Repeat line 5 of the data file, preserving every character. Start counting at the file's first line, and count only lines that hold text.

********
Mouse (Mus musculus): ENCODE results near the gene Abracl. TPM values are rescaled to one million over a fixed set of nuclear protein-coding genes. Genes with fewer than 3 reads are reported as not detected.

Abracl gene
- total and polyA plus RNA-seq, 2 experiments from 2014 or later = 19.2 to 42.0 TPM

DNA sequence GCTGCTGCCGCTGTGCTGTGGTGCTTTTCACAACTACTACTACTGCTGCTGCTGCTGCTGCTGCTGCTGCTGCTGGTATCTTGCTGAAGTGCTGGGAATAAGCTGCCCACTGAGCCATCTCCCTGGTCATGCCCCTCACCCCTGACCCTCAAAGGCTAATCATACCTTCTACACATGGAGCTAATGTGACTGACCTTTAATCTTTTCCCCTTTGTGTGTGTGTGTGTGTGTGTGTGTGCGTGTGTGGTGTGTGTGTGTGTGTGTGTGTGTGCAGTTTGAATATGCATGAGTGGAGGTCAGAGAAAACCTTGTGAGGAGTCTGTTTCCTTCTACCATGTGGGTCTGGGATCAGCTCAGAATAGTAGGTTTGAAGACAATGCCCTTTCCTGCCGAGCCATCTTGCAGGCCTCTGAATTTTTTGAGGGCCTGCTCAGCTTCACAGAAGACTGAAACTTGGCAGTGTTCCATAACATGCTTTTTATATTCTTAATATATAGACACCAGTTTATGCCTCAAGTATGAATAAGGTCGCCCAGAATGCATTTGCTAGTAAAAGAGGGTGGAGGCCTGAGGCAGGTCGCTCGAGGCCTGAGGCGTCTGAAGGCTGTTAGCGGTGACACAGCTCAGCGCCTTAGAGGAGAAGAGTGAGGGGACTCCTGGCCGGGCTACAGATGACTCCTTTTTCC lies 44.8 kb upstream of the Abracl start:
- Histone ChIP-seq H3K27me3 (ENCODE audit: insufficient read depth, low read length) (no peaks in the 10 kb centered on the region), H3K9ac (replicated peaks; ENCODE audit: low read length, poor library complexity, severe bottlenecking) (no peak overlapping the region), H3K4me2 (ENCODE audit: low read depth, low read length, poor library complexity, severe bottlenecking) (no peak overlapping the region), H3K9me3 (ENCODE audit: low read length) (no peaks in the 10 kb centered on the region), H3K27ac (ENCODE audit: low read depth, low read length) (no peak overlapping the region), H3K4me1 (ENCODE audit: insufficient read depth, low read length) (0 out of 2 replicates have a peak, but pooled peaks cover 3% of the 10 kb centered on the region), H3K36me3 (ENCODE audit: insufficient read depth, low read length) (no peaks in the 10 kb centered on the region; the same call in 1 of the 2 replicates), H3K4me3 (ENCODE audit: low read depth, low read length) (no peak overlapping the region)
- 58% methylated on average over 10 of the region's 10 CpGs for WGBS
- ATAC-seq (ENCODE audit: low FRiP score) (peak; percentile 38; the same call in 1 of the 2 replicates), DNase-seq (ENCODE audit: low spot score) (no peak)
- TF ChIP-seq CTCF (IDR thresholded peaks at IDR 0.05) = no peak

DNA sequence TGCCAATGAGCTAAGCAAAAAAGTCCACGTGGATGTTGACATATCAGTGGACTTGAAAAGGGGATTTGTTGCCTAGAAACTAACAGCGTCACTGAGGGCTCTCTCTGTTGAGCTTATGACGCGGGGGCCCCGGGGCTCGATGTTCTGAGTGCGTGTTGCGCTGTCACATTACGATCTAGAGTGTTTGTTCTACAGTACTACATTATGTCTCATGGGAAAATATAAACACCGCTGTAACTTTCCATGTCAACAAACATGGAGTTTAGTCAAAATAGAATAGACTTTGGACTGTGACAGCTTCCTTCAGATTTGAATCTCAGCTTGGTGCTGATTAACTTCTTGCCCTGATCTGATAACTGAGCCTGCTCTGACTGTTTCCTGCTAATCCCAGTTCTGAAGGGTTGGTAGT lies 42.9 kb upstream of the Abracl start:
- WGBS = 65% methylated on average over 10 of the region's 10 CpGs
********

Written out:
- Histone ChIP-seq H3K27me3 (ENCODE audit: insufficient read depth, low read length) (no peaks in the 10 kb centered on the region), H3K9ac (replicated peaks; ENCODE audit: low read length, poor library complexity, severe bottlenecking) (no peak overlapping the region), H3K4me2 (ENCODE audit: low read depth, low read length, poor library complexity, severe bottlenecking) (no peak overlapping the region), H3K9me3 (ENCODE audit: low read length) (no peaks in the 10 kb centered on the region), H3K27ac (ENCODE audit: low read depth, low read length) (no peak overlapping the region), H3K4me1 (ENCODE audit: insufficient read depth, low read length) (0 out of 2 replicates have a peak, but pooled peaks cover 3% of the 10 kb centered on the region), H3K36me3 (ENCODE audit: insufficient read depth, low read length) (no peaks in the 10 kb centered on the region; the same call in 1 of the 2 replicates), H3K4me3 (ENCODE audit: low read depth, low read length) (no peak overlapping the region)